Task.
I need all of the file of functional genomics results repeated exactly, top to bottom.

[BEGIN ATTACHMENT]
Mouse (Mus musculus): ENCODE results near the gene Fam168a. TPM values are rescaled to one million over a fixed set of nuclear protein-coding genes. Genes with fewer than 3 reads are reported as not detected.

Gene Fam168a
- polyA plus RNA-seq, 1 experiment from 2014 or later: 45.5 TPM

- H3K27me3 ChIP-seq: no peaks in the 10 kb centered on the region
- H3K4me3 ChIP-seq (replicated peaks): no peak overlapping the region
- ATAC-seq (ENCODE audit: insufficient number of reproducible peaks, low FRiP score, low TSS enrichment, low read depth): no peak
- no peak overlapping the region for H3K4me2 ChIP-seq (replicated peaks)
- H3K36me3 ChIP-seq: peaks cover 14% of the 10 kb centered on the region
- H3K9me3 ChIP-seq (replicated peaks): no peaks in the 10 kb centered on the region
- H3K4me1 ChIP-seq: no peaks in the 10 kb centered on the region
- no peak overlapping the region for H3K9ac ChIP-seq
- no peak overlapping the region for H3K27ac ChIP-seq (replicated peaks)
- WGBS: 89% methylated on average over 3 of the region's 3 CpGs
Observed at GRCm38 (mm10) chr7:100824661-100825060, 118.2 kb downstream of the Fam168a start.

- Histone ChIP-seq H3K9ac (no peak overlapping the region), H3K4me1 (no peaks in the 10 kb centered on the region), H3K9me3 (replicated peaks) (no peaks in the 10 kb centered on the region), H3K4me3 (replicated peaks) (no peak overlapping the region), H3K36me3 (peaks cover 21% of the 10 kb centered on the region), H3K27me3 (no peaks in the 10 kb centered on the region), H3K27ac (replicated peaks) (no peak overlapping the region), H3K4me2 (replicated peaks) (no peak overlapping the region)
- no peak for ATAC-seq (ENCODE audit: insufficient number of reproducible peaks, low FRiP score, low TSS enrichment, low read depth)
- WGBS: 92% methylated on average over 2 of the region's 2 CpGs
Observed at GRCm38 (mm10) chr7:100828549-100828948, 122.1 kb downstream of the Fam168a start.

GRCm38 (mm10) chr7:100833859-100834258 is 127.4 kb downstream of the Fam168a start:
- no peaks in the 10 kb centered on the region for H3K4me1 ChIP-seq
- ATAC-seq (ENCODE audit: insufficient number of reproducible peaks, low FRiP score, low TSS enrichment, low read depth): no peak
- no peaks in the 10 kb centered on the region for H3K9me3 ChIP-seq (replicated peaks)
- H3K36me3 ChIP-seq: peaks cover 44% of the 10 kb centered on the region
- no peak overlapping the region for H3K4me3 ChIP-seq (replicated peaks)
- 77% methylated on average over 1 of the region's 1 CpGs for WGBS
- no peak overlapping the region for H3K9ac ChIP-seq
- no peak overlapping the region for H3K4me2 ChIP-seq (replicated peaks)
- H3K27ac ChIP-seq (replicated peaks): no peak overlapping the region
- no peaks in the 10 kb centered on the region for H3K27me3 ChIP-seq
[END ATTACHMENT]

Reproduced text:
Mouse (Mus musculus): ENCODE results near the gene Fam168a. TPM values are rescaled to one million over a fixed set of nuclear protein-coding genes. Genes with fewer than 3 reads are reported as not detected.

Gene Fam168a
- polyA plus RNA-seq, 1 experiment from 2014 or later: 45.5 TPM

- H3K27me3 ChIP-seq: no peaks in the 10 kb centered on the region
- H3K4me3 ChIP-seq (replicated peaks): no peak overlapping the region
- ATAC-seq (ENCODE audit: insufficient number of reproducible peaks, low FRiP score, low TSS enrichment, low read depth): no peak
- no peak overlapping the region for H3K4me2 ChIP-seq (replicated peaks)
- H3K36me3 ChIP-seq: peaks cover 14% of the 10 kb centered on the region
- H3K9me3 ChIP-seq (replicated peaks): no peaks in the 10 kb centered on the region
- H3K4me1 ChIP-seq: no peaks in the 10 kb centered on the region
- no peak overlapping the region for H3K9ac ChIP-seq
- no peak overlapping the region for H3K27ac ChIP-seq (replicated peaks)
- WGBS: 89% methylated on average over 3 of the region's 3 CpGs
Observed at GRCm38 (mm10) chr7:100824661-100825060, 118.2 kb downstream of the Fam168a start.

- Histone ChIP-seq H3K9ac (no peak overlapping the region), H3K4me1 (no peaks in the 10 kb centered on the region), H3K9me3 (replicated peaks) (no peaks in the 10 kb centered on the region), H3K4me3 (replicated peaks) (no peak overlapping the region), H3K36me3 (peaks cover 21% of the 10 kb centered on the region), H3K27me3 (no peaks in the 10 kb centered on the region), H3K27ac (replicated peaks) (no peak overlapping the region), H3K4me2 (replicated peaks) (no peak overlapping the region)
- no peak for ATAC-seq (ENCODE audit: insufficient number of reproducible peaks, low FRiP score, low TSS enrichment, low read depth)
- WGBS: 92% methylated on average over 2 of the region's 2 CpGs
Observed at GRCm38 (mm10) chr7:100828549-100828948, 122.1 kb downstream of the Fam168a start.

GRCm38 (mm10) chr7:100833859-100834258 is 127.4 kb downstream of the Fam168a start:
- no peaks in the 10 kb centered on the region for H3K4me1 ChIP-seq
- ATAC-seq (ENCODE audit: insufficient number of reproducible peaks, low FRiP score, low TSS enrichment, low read depth): no peak
- no peaks in the 10 kb centered on the region for H3K9me3 ChIP-seq (replicated peaks)
- H3K36me3 ChIP-seq: peaks cover 44% of the 10 kb centered on the region
- no peak overlapping the region for H3K4me3 ChIP-seq (replicated peaks)
- 77% methylated on average over 1 of the region's 1 CpGs for WGBS
- no peak overlapping the region for H3K9ac ChIP-seq
- no peak overlapping the region for H3K4me2 ChIP-seq (replicated peaks)
- H3K27ac ChIP-seq (replicated peaks): no peak overlapping the region
- no peaks in the 10 kb centered on the region for H3K27me3 ChIP-seq